Yeeesh. All I knew back on July 12, 1979, was that the Kepple household had a lot in the way of Furniture of the Future. Also, we had a pretty grim-looking kitchen.

So why is the Disco Sucks Riot the “low point” in a low point year? Well, it was only after July 12 that one first began to see positive changes happening in American society; the groundwork, if you will, for a brighter future.

For instance, on Sept. 7, ESPN went on the air. And on Oct. 6, Federal Reserve Chairman Paul Volcker and his fellow governors took the first steps to break the stagflation gripping America. A few months later, the Pittsburgh Steelers would go on to win Super Bowl XIV, their fourth victory in the “big game.”

Clearly, the future looked good. And just a little while later, America had its confidence back – knowing that International Communism would eventually be destroyed, and that the American way of life ruled. Then we got a call from Japan Inc. -- but that is a story for another time.

Posted by Benjamin Kepple at September 19, 2005 10:07 PM | TrackBack
Comments

Some may see this as our nation's low point, but me? I'd have to say that saving rock'n'roll from the horrors of inspid disco was probably the moment of rebellion when Americans decided, "enough BeeGees, bring us Bob Segar!"

I can only note that it was barely a year later that Ronald Reagan was elected. Coincidence? I think not!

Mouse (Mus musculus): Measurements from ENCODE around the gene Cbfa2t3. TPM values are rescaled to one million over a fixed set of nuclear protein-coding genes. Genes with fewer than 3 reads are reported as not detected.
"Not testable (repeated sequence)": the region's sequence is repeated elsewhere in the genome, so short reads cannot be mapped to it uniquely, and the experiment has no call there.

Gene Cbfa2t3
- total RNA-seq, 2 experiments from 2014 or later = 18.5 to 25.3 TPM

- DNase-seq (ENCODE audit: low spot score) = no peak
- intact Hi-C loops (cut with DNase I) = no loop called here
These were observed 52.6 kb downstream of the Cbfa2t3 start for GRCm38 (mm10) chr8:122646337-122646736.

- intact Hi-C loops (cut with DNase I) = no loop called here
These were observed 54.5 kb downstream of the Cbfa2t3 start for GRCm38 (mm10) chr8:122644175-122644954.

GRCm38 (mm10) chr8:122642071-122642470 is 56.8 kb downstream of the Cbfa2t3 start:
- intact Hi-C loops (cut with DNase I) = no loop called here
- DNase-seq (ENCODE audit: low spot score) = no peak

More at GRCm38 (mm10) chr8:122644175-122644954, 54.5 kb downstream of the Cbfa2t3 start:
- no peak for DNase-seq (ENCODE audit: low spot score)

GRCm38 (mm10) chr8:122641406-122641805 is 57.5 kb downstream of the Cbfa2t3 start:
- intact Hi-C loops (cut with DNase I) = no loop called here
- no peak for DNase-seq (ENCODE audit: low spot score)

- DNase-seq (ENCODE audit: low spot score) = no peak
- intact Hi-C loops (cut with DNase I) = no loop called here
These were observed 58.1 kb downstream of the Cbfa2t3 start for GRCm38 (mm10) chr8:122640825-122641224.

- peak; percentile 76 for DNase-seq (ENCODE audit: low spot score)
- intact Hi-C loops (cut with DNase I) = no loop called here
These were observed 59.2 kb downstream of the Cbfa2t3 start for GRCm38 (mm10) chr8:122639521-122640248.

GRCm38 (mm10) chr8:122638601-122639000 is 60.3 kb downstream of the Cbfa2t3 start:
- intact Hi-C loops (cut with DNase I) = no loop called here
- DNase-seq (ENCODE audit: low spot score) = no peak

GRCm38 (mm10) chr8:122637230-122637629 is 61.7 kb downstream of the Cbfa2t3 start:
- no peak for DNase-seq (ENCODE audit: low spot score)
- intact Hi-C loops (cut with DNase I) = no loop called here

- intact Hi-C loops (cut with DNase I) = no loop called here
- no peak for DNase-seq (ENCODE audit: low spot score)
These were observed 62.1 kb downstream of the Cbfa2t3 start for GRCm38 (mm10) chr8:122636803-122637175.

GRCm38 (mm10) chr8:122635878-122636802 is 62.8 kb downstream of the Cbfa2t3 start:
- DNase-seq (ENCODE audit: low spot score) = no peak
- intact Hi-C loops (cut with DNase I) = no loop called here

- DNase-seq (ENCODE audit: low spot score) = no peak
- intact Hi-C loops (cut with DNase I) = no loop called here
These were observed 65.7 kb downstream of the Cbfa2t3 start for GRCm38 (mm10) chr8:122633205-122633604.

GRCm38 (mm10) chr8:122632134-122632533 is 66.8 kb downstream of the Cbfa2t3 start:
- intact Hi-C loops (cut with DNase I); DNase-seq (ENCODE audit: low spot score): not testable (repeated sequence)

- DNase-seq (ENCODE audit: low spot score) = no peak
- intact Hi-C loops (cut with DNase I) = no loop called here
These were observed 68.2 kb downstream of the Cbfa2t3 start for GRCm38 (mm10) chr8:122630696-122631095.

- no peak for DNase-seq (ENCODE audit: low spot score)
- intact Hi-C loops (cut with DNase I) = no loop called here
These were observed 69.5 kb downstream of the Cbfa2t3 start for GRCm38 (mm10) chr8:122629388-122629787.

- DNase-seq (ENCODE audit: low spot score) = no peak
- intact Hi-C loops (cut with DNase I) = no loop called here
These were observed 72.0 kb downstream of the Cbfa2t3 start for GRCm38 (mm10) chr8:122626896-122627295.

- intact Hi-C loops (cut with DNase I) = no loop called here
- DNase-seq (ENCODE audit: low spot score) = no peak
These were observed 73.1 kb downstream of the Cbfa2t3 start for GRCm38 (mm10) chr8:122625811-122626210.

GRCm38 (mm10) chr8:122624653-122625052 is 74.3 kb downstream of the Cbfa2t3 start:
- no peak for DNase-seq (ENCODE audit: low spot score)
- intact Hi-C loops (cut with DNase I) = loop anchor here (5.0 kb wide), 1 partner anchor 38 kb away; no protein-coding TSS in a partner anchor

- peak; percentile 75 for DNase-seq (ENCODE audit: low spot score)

Posted by: Dean Esmay at September 22, 2005 01:15 AM

Disco laid the groundwork for hip-hop, house, techno, trance, and downtempo music. Disco, like Jazz, was a uniquely American creation. No one could start a party and kick some tight grooves like us in the 70s. Yes, it is a low-point watching Americans destroy an American creation.

BOOGIE OOGIE OOGIE!

Posted by: T-Steel at September 22, 2005 09:32 AM

I do not see why the so-called Chrysler bailout is included in your evidence. Chrysler ran into a short-term loan restructuring problem after Renault screwed them on the leveraged buyout of AMC. Congress voted to co-sign the loan, but the fact is that Chrysler repaid the loan ahead of time using profits from their ongoing sucessful operations. The only cost to the taxpayers was a trivial amount of paperwork expense.

Posted by: triticale at September 23, 2005 07:58 PM

Chrysler's woes were a prime example of the industrial malaise which affected U.S. industry in the late Seventies. Plus, the Chrysler situation is an example which is familiar to pretty much everybody. I also don't think anyone ever thought it was a good thing.

So that's why I used it: as just one example out of many in my proof.

Posted by: Benjamin Kepple at September 23, 2005 10:01 PM

1) Why is it the business of Congress to save private companies?
2) The supply of loanable funds is not infinite. Someone else did not get to borrow that money because Chrysler did. So that is at least one cost, of unknown magnitude.

Posted by: Gene Callahan at September 27, 2005 12:33 AM